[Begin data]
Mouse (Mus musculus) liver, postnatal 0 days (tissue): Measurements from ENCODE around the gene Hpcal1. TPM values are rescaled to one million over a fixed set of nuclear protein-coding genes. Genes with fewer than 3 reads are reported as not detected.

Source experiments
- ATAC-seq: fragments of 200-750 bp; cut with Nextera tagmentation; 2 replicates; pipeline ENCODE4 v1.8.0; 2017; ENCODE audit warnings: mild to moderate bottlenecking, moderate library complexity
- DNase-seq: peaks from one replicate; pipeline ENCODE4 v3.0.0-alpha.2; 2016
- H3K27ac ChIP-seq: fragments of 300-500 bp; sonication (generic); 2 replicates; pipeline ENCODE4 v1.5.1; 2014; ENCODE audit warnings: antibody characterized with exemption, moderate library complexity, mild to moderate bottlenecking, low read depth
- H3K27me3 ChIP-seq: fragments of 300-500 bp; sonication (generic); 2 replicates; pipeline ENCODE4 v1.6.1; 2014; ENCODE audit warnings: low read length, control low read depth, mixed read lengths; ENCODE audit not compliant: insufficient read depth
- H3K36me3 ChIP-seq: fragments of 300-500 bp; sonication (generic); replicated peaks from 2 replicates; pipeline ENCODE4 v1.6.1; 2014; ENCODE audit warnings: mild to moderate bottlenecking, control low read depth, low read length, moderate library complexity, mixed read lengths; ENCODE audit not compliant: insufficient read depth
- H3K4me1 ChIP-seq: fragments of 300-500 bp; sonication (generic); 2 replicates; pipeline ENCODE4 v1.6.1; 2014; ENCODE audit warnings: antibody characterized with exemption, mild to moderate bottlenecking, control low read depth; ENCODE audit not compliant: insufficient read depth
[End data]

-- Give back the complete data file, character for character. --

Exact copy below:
Mouse (Mus musculus) liver, postnatal 0 days (tissue): Measurements from ENCODE around the gene Hpcal1. TPM values are rescaled to one million over a fixed set of nuclear protein-coding genes. Genes with fewer than 3 reads are reported as not detected.

Source experiments
- ATAC-seq: fragments of 200-750 bp; cut with Nextera tagmentation; 2 replicates; pipeline ENCODE4 v1.8.0; 2017; ENCODE audit warnings: mild to moderate bottlenecking, moderate library complexity
- DNase-seq: peaks from one replicate; pipeline ENCODE4 v3.0.0-alpha.2; 2016
- H3K27ac ChIP-seq: fragments of 300-500 bp; sonication (generic); 2 replicates; pipeline ENCODE4 v1.5.1; 2014; ENCODE audit warnings: antibody characterized with exemption, moderate library complexity, mild to moderate bottlenecking, low read depth
- H3K27me3 ChIP-seq: fragments of 300-500 bp; sonication (generic); 2 replicates; pipeline ENCODE4 v1.6.1; 2014; ENCODE audit warnings: low read length, control low read depth, mixed read lengths; ENCODE audit not compliant: insufficient read depth
- H3K36me3 ChIP-seq: fragments of 300-500 bp; sonication (generic); replicated peaks from 2 replicates; pipeline ENCODE4 v1.6.1; 2014; ENCODE audit warnings: mild to moderate bottlenecking, control low read depth, low read length, moderate library complexity, mixed read lengths; ENCODE audit not compliant: insufficient read depth
- H3K4me1 ChIP-seq: fragments of 300-500 bp; sonication (generic); 2 replicates; pipeline ENCODE4 v1.6.1; 2014; ENCODE audit warnings: antibody characterized with exemption, mild to moderate bottlenecking, control low read depth; ENCODE audit not compliant: insufficient read depth